Blade Runner (BR) is a science-fiction film starring
Harrison Ford, Rutger Hauer, Sean Young, and Daryl Hannah.
Although it was a box-office failure, it has become perhaps the definitive
cult movie, and is one of the few films which remain faithful to the ideals of 20th
century science fiction literature.
Blade Runner was directed by Ridley
Scott, and features music by Vangelis.
Blade Runner is LOOSELY based
on a Philip K. Dick novel, "Do Androids Dream of Electric
The least one can say about the film adaptation is that it borrowed a
number of concepts and characters from the book.
Dick also wrote the short story that "Total Recall" was based
on, "We Can Remember It For You, Wholesale".
A recurring theme in Dick's work is the question of personal and human
identity. A question explored more in DADoES and "Total Recall" than in Blade
Runner is "what is reality?" You are most likely to find DADoES in a second-hand
bookstore. It has been re-printed as: "Blade Runner (Do Androids Dream of Electric
The title comes from Alan E.
Nourse, who wrote a story called "The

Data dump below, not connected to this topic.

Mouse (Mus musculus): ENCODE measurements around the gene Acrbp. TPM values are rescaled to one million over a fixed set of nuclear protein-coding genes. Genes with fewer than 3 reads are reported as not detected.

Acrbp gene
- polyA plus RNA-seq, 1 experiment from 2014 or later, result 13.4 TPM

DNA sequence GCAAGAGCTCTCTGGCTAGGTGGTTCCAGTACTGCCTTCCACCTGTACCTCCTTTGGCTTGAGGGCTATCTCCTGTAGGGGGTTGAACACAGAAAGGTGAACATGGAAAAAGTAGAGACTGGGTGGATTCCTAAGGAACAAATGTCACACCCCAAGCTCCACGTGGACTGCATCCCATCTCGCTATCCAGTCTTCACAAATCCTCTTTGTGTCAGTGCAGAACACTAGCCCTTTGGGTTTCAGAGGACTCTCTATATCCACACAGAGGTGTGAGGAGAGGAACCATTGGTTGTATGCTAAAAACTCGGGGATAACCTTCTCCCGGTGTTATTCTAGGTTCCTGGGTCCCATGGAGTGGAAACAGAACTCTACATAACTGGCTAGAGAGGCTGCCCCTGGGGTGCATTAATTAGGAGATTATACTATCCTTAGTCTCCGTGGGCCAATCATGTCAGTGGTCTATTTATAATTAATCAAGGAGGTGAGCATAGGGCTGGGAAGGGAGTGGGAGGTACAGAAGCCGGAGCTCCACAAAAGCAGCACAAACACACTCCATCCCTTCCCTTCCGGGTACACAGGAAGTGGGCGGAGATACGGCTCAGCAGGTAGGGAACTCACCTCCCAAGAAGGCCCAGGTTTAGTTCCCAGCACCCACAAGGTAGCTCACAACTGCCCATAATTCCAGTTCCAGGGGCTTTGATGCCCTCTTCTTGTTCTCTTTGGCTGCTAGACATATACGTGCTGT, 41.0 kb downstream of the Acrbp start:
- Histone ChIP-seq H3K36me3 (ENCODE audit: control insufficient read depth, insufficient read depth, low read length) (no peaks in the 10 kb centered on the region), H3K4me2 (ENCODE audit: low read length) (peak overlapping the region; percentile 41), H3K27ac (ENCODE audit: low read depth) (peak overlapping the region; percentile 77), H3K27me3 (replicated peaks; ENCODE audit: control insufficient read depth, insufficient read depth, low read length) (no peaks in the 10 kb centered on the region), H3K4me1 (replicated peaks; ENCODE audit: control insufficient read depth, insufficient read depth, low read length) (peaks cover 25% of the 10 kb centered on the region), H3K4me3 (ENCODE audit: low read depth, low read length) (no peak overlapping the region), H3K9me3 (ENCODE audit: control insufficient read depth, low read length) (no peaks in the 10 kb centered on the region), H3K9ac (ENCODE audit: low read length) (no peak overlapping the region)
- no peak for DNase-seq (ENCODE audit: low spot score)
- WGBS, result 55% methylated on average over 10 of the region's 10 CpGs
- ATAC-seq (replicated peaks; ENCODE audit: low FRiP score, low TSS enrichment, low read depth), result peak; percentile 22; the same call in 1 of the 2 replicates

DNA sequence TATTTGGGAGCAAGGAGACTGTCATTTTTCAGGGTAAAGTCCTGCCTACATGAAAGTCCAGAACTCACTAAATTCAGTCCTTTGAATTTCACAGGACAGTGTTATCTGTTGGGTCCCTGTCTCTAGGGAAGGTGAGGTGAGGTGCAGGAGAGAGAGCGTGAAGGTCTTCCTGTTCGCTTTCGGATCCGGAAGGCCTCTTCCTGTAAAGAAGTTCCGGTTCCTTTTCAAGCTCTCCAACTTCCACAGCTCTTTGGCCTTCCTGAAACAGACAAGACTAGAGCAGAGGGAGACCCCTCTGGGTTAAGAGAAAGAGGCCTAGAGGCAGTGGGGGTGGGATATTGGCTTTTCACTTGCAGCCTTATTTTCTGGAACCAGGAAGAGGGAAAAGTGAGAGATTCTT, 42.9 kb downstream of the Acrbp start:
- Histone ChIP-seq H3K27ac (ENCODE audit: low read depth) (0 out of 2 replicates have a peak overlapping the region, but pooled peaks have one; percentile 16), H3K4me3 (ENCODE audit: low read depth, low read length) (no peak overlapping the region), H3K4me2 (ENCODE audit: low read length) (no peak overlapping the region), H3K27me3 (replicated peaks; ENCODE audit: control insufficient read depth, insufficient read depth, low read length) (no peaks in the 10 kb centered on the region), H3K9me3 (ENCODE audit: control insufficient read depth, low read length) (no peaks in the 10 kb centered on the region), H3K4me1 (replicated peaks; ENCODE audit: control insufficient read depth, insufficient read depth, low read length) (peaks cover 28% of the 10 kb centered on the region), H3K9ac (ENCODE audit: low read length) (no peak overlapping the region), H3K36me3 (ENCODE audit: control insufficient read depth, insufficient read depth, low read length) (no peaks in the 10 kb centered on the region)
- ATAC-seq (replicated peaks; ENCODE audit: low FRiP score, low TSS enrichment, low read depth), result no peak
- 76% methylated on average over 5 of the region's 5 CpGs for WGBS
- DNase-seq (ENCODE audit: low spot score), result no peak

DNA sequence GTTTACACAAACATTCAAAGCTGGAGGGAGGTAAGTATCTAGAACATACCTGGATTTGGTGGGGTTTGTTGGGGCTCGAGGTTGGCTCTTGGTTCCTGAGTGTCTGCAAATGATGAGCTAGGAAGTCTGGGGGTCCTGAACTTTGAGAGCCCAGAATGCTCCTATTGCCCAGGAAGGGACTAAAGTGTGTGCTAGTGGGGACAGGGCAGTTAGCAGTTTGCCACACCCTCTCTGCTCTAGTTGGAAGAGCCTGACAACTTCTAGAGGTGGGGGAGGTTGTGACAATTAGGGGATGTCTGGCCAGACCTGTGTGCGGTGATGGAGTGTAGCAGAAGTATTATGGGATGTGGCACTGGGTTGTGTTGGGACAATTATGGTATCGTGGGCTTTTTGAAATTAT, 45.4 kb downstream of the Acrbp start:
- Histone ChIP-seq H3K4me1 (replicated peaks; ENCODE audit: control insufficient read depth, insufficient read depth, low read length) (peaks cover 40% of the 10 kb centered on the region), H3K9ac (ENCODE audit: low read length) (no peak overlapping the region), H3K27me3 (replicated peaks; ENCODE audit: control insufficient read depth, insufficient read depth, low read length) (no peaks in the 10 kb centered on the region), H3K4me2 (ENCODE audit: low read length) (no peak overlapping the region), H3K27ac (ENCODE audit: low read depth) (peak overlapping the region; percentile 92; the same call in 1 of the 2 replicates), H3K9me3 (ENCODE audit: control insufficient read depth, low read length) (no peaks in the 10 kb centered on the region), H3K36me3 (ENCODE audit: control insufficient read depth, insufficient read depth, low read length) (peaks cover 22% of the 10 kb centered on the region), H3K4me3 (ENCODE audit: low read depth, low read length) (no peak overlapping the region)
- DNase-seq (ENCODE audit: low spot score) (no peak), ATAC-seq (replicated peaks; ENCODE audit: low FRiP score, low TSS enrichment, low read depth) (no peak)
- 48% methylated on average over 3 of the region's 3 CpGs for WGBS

Bladerunner". William S. Burroughs took the book and wrote "Bladerunner (A
Movie)" in 1979.
Rights to the title only were sold to Ridley Scott. Similarities between
Nourse's "The Bladerunner" and Scott's BR are in name only. Nourse's title
refers to people who deliver medical instruments to outlaw doctors who can't obtain them
Scott thought the title made a
good codename for Deckard. Some of the "visuals" were
inspired by a story from Dan O'Bannon and Moebius (Jean Giraud)
called "The Long Tomorrow" in an issue of the French
"Wonders of the Universe" comic book series.
The back of the comic book says (translated from French): "This
comic-book also contains other famous stories, like "The Long Tomorrow", which
originally was thought to be a parody, but ended up being more real, than what it was
meant to be a parody of: the classic American detective-story.
This story was later used as a visual reference for the movie "Blade
Jean Giraud did the costume design for the Walt Disney movie
"Tron", and Syd Mead did the mechanical design.